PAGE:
For the border I’m going to use the maple leaf motif, draw it on a tear-away stabilizer, pin to the quilt, stitch the motif and then tear away the stabilizer leaving lovely stitched leaves in the border.

Maple leaf motifs stitched in border using tear away as a template

If I had decided to stitch the applique pieces prior to sandwiching the piece then I would need to stabilize the fabric in order for the stitches to have something to stitch into. Just the fabric is too flimsy for nice even, stable and smooth stitching.

I’ve made a little example of a leaf and background as an example. I chose the Soft ‘n Sheer Extra cut-away stabilizer for this job because it’s fusible and no pins would be required. After fusing my applique piece to the right side of the background fabric, I fused the stabilizer to the back of the fabric making sure that it covered the whole applique design.

Stabilizer fused to back of fabric

After stitching the leaf shape in place the extra stabilizer can be removed. The Soft ‘n Sheer Extra peels away from the fabric easily and with a sharp pair of scissors it can be cut away as close to the stitching as possible. The stabilizer inside the shape can be left in place. It has a soft fabric like texture so no one will ever know it’s there.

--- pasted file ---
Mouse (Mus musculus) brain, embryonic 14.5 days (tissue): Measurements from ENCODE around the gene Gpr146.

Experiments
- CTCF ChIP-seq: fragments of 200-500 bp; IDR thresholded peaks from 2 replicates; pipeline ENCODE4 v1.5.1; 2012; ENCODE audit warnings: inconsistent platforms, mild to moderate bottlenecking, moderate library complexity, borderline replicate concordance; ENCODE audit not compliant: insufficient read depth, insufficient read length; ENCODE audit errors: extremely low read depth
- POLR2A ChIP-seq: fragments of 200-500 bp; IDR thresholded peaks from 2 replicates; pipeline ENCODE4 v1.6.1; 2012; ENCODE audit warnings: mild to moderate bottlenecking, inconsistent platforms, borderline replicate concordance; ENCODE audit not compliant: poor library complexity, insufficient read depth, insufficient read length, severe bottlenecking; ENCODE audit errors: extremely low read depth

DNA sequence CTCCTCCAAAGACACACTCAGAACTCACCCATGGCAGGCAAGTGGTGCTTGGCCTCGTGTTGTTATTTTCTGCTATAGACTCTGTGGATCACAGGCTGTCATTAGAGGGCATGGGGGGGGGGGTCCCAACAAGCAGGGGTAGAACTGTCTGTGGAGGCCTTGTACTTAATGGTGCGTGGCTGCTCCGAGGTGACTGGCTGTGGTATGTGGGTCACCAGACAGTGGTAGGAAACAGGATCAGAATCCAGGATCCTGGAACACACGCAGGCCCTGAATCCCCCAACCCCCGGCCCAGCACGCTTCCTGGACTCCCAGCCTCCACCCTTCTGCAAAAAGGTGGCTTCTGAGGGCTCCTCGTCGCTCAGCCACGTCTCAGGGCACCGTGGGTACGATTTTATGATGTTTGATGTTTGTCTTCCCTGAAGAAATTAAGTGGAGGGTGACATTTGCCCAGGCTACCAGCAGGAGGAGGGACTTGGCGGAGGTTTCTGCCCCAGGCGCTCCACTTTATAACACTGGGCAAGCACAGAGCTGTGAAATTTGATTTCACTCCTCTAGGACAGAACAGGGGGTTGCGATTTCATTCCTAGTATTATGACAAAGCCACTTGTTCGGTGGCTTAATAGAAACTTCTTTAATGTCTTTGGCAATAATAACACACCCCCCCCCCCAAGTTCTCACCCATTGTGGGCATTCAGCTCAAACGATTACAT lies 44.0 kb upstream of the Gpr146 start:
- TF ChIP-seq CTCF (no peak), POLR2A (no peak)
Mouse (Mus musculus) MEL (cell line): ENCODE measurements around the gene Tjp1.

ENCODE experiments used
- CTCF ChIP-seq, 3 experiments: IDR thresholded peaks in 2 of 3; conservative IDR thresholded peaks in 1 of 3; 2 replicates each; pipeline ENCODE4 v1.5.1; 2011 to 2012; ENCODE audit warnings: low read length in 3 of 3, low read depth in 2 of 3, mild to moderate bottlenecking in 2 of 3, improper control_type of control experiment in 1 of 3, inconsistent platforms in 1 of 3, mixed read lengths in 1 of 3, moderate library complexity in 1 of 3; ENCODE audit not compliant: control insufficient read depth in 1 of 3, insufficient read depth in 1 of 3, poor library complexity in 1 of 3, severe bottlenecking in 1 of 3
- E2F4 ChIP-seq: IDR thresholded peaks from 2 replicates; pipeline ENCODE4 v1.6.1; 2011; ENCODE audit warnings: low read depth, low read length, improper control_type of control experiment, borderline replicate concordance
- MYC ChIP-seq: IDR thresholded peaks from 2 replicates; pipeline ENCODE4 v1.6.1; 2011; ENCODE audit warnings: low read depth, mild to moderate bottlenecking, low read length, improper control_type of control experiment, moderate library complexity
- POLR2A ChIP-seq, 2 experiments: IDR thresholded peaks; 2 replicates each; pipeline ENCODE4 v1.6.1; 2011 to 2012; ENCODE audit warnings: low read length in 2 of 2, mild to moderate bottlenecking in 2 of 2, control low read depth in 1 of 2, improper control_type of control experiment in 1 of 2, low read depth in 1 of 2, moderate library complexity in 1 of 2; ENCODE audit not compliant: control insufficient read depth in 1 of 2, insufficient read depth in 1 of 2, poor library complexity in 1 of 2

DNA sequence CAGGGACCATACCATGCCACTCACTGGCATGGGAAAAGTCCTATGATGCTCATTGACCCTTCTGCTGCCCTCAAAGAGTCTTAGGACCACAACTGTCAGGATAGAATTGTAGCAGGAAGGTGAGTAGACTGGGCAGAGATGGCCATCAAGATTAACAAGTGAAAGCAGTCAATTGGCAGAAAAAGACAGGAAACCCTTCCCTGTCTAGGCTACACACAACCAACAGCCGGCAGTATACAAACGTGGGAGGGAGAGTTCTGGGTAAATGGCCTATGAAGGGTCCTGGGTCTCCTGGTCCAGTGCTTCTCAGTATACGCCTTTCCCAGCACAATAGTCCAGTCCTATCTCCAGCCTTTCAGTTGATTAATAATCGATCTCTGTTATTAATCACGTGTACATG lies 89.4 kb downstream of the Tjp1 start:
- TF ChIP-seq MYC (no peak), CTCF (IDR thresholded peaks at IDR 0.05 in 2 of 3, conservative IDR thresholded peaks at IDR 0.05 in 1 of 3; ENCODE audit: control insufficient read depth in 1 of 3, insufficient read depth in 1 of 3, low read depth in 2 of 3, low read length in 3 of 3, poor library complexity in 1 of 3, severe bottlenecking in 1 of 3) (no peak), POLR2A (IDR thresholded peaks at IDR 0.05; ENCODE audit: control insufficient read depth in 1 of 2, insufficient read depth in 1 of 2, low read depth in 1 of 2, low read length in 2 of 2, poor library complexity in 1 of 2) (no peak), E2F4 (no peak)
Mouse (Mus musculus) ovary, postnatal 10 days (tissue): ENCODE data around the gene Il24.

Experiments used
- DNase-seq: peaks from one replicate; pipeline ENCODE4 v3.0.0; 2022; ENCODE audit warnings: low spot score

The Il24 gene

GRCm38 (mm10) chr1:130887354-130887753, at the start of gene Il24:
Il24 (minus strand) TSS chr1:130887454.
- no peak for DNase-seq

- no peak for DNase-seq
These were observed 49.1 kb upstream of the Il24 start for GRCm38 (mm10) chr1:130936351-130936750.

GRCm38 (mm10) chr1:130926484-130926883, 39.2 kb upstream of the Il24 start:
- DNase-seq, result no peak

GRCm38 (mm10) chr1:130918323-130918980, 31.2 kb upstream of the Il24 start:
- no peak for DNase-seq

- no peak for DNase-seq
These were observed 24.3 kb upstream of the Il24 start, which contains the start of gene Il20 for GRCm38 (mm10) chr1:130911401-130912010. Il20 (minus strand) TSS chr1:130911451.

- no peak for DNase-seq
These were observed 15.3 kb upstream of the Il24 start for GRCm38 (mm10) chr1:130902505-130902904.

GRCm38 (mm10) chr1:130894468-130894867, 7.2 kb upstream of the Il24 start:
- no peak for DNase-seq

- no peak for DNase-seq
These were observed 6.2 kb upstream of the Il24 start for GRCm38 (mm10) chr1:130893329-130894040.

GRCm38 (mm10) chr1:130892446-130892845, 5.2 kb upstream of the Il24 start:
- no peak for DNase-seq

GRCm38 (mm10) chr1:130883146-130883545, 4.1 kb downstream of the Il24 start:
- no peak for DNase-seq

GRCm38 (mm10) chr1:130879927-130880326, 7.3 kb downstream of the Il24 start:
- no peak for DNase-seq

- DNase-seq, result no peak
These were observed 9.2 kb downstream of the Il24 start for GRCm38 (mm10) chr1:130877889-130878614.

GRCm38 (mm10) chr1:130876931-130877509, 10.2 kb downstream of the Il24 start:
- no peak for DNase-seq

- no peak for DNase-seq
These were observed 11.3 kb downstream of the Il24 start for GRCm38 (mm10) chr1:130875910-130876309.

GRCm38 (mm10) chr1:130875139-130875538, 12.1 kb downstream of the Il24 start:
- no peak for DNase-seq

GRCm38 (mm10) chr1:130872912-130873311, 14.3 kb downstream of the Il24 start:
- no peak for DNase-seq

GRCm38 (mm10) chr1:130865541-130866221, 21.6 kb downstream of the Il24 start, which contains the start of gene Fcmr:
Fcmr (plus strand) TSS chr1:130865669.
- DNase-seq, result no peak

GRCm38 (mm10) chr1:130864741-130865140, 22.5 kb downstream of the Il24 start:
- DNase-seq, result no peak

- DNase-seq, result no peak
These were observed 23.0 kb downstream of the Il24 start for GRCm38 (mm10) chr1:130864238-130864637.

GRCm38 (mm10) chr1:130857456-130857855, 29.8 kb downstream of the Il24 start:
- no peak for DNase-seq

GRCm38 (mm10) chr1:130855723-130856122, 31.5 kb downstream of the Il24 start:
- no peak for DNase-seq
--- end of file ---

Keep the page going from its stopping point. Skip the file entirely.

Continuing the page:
Cut away the stabilizer as close to the stitching as possible

All that’s left to do is to stitch around the applique and add a binding.

The stitching around the leaves will be in the darker pink Sulky Rayon thread and the binding will be the same fabric as the border. Once it’s done I can display it on my table for all to see and admire.

I’ll leave you now enjoying this colorful autumn season while pondering the 4 helpful tips when auditioning block layouts and the next project you’ll apply them to.

This is part 5 of 5 in this series.
Go back to part 4: How to make a one-of-kind applique with small fabric pieces

[shareaholic app=”follow_buttons” id=”23735596″]

Related posts

Inserting an inner lining for a quilted craft bag: Tools to make it easy

Heirloom, OLFA, and Omnigrid: The right brands for the right quilting tools

Bosal Sew in Foam Stabilizer gives shape to your sewing projects


Julie Averill November 8, 2017 - 10:07 am
I struggle with layouts so thank you for posting these tips. They are very helpful.
Kathy E. October 14, 2017 - 8:40 pm
These tips really are helpful! I often struggle with the layout of blocks that I'm playing with and find that taking pictures with my phone really help. Once I get 5 or 6 (or more) photos of the various layouts, I can eliminate the ones I don't like and narrow it down to a favorite. The extra eyes of a friend or hubby help too! Thanks for the extra tip for using stabilizer when appliqueing...I will definitely use that one!
Add Comment